Absolute, Relative, Static, Fixed.
How are they different from each other? All the words seem to mean the same thing! How will I ever lay out my website if I cannot even understand this basic concept!! What is the meaning of life???
Please, do not fret. Do not question your self worth. Let’s break this down. By the end of the article you will understand each and every positioning value in CSS.
Positioning targets how the element understands its order in relation to the other elements on the page. By default, if you lay out a list of elements in html, they will appear in that order in the browser. This is position:static.
Every element’s default position is set to static. No need to worry about this one. This is simply the name for the way the elements normally behave. They follow each other in order based on their block or inline display status.
You cannot use the top, bottom, left, right properties if the element is static. I mean, you can try. But it will not listen.
Static is the well-behaved student that follows the letter of the law to a T.
When you declare an element’s position as relative, you are telling it where to be in relation to where it is supposed to be in its former static positioning. Declaring position relative allows you to use the top, bottom, left properties to change the elements position in RELATION to where it used to be. The space that would have taken up is still observed.
Relative is the rebel who learns the rules in order to break them. And who always has a seat saved for them at lunch.
Because it is such a bad-ass, position:relative has one more use that we will get to as we discuss position:absolute.
Now here is where things get interesting. As soon as you declare an element absolute, it moves forward onto its own plane and does not take up the space it used to in the line up.
But.. wait! You can see that Box 2 is the element that is positioned absolute, so where-the-heck did Box 3 go? Box 3 is there! They are just being covered by the self-important, position:absolute Box 2.
Keeping consistent with this position’s snobbery, in order to move an element that is position:absolute, we have to tell it what it is moving in RELATION to. This is where position:relative comes in.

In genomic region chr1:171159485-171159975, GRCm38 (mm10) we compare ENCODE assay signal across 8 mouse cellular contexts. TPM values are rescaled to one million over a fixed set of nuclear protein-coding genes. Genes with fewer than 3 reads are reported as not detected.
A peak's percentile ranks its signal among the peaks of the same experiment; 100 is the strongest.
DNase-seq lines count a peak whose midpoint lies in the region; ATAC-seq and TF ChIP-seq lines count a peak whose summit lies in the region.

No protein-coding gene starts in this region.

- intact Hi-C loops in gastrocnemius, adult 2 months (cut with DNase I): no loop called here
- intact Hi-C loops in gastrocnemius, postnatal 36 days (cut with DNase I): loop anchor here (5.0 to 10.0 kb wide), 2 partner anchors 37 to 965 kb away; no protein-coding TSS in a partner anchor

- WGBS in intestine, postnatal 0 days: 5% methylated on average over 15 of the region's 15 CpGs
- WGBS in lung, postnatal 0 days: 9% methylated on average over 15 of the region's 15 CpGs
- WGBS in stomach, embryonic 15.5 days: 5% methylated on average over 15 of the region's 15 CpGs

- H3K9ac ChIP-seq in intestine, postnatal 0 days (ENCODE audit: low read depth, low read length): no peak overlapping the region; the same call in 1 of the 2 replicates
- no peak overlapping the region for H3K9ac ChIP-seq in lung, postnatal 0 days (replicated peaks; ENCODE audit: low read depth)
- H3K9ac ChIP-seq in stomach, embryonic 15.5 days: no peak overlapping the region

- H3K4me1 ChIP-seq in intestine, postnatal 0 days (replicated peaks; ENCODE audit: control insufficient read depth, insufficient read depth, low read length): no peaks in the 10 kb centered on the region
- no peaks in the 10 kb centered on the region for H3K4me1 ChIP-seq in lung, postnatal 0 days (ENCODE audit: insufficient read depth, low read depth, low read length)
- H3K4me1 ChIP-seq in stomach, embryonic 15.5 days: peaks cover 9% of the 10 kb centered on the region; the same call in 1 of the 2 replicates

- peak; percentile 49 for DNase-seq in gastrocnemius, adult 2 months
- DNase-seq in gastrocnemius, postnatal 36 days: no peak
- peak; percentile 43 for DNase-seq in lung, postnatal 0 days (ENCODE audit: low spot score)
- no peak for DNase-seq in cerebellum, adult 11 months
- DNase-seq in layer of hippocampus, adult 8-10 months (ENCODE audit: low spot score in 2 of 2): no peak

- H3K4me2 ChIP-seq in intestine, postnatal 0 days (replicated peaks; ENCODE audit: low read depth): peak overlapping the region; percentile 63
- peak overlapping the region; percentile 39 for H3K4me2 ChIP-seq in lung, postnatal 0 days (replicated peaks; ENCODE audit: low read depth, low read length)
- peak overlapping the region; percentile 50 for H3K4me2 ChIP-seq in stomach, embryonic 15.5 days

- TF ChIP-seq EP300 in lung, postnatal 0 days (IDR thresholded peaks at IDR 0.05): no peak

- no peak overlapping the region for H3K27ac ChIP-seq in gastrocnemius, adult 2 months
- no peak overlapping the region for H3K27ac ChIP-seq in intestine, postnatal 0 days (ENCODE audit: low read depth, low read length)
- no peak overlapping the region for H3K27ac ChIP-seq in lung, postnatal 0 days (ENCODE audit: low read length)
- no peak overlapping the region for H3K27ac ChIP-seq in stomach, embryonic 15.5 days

Picture this, the position:absolute element gets a promotion and realizes that it doesn’t have to stand in line with the plebeian static elements. But because of its big head, it thinks that it was promoted all the way to CEO (or in our case, all the way up the chain to the body tag) unless we tell it otherwise.
We can fix this by declaring Box 2’s parent element to be position:relative. We can choose which parent element we want the element to position itself in RELATION too.
Absolute is the stuck up kid who skipped a grade and now won’t eat lunch with their old static friends. They need Relative to bring them back down to earth.
An element that is position:fixed leaves the line up the same as position:absolute, but it takes it to the next level. A fixed element positions itself in relation to the sides of the browser window.
It couldn’t care less what is happening underneath it. It just does it’s job and stays in the position on the screen. However, it will respond to z-index, so although its position is fixed, it can be overlapped by other elements.
Fixed is the home-schooled kid doing his own thing outside of the social order of all the other elements.
So, to review:
Static: The well-behaved rule follower, always lining up properly.
Relative: The rebel, cool kid who learns the rules in order to break them. They always have a seat saved for them and when Absolute comes along they put them right in their place.
Absolute: The self-important grade skipper who is too good for lines that needs to be brought down to earth by Relative.
Fixed: The oblivious home-schooler marching to the beat of their own drum..or browser window.
There! Now you can breathe a sigh of relief.